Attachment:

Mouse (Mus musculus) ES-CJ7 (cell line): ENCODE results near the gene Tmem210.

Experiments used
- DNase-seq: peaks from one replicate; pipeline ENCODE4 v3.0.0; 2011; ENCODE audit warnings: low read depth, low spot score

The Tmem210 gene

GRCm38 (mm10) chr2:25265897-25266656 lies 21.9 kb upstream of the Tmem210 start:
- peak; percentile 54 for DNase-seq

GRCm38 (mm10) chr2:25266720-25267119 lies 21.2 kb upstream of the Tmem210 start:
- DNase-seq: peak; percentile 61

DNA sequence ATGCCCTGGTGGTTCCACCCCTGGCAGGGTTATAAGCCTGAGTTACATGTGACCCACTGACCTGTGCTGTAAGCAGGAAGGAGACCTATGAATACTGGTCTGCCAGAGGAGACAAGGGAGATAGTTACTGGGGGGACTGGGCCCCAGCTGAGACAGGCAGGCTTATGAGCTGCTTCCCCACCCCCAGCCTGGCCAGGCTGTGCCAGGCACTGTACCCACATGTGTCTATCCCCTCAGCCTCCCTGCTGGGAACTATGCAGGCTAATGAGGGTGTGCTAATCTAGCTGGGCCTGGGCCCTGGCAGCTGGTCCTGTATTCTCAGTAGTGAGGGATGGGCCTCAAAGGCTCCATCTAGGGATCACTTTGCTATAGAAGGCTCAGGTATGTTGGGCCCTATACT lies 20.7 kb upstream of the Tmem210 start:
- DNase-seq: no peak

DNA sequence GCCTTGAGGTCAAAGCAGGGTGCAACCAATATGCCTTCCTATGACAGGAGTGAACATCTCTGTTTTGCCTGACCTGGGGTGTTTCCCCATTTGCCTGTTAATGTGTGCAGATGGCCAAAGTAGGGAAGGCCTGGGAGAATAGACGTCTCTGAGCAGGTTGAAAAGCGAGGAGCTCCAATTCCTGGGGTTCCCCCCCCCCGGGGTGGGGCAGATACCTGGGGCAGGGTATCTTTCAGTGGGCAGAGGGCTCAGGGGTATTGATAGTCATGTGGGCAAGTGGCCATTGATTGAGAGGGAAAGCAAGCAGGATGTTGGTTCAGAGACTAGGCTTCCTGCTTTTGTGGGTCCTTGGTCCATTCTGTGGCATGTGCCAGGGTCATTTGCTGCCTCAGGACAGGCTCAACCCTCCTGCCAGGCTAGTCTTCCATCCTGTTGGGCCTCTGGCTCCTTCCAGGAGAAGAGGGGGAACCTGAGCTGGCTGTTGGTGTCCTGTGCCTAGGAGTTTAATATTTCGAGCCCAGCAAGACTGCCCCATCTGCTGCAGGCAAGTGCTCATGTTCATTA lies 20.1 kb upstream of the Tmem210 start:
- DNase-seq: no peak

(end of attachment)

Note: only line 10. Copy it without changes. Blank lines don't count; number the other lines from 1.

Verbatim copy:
- DNase-seq: no peak